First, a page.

Canaan (CAN) Shares Nosedive, Mining Sales More Volatile than Bitcoin Price
- Bitcoin miner maker Canaan shares plunge 43% in less than a month since listing
- Canaan slowly seizing Bitmain’s market share while the latter having “power struggle” in top management
- Canaan “should generate a significant loss in 2019” – BitMEX
By the looks of it, Chinese cryptocurrency mining ASIC manufacturer Canaan chose the wrong time to conduct its IPO. Since it’s share got listed on Nov. 20, it has lost 43% of its value. During this same period, Bitcoin’s price has been down over 8%.
With Bitmain, a dominant industry player failing to list last year, Canaan is the only significant entity to be listed from the space.
Canaan, one of the largest players in the space raised US$90 million in its IPO last month. Its shares were listed on Nasdaq with Citigroup as the lead underwriter.
Founded in 2013, this has been the company's second attempt at an IPO, after previously trying to be listed in Hong Kong last year.
However, it’s not only Canaan, the first Bitcoin mining giant to have an IPO, that has been making losses. In the last two year, there have been actually several tech-related IPOs like Uber, Lyft, Slack, Spotify, Pinterest, Beyond Meat, and Snapchat that has been making losses.
The loss-making IPOs have been reaching a record high, approaching 82% peak last seen in the 2000 bubble.
Mining ASIC sales More Volatile than BTC Price
Coming onto the earning’s part, Canaan generated significant earnings in the bull market from 2017 to Q1 2018 before record five quarters of consecutive losses.
Crypto derivatives exchange BitMEX in its report projects that Canaan “should generate a significant loss in 2019.”
Mining ASIC sales actually appear to be more volatile than BTC prices. Canaan sales dropped to $7 million in Q1 2019, down 96% YoY. Because mining farm operators' capital expenditures are highly impacted by the price of underlying cryptocurrency, they are dependent on external investors to finance new equipment purchases.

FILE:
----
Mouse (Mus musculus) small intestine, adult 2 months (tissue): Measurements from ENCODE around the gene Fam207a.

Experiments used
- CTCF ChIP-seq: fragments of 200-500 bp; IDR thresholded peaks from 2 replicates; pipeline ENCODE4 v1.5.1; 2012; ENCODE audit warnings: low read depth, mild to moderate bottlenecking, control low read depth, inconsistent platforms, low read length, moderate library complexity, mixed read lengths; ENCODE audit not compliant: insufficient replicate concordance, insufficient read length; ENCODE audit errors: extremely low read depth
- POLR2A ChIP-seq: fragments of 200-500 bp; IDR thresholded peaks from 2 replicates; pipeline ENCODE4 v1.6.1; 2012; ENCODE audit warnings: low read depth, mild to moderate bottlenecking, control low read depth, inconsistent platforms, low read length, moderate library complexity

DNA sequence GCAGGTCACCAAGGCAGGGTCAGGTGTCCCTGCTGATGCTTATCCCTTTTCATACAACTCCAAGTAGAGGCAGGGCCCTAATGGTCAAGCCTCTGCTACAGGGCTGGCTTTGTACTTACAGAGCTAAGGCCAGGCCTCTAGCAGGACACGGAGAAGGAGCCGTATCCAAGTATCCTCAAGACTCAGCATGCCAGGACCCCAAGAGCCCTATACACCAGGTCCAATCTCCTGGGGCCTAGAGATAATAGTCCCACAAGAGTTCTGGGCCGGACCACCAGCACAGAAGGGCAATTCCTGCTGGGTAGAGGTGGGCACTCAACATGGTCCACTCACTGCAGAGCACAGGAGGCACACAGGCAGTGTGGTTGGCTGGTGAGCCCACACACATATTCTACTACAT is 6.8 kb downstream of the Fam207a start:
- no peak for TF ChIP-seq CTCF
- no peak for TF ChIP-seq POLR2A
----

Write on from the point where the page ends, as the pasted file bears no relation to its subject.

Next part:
When it comes to mining equipment performance, it saw a decline in the rate of efficiency improvement in the last five years which coincided with a slowdown in the rate of improvements in computer chip technology.
Canaan Snatching Bitmain’s Market Share
In the last couple of years, Canaan has gained market share from Bitmain which is a positive sign from the Bitcoin decentralization perspective. However, the top three players now control 92% of the market as smaller players shrunk in size.
Bitmain has actually lost a “considerable” market share to Cannan and Ebang. While Bitmain’s share fell from 75% in 2017 to 65% in H1 2019, Canaan’s increased from 6% to 22%.
Despite being profitable in 2017 and 2018, Canaan did not have much operating cash flow generation. In comparison, Bitmain was more mature than Canaan as it generated a flow of $1.2 billion than the latter’s $14 million.
“Being able to generate and retain cash when times are good is crucial in this highly volatile industry.”
However, unlike Bitmain which may have spent about a billion dollars on Bitcoin Cash, Canaan hasn’t squandered much cash either, as such they should end the year with a strong balance sheet.
Moreover, Bitmain is having internal issues, a “power struggle” going on between co-founder and CEO Jihan Wu and fellow co-founder and largest shareholder Micree Zhan. Also, former Bitmain director Dr. Yang Zuoxing is reportedly under arrest on charges related to a dispute with Bitmain and embezzlement allegation.
Bitmain is also said to be suing Bitcoin’s largest mining pool, Poolin over a non-compete agreement with former employees. These issues can make it difficult for the company in its latest attempt at IPO.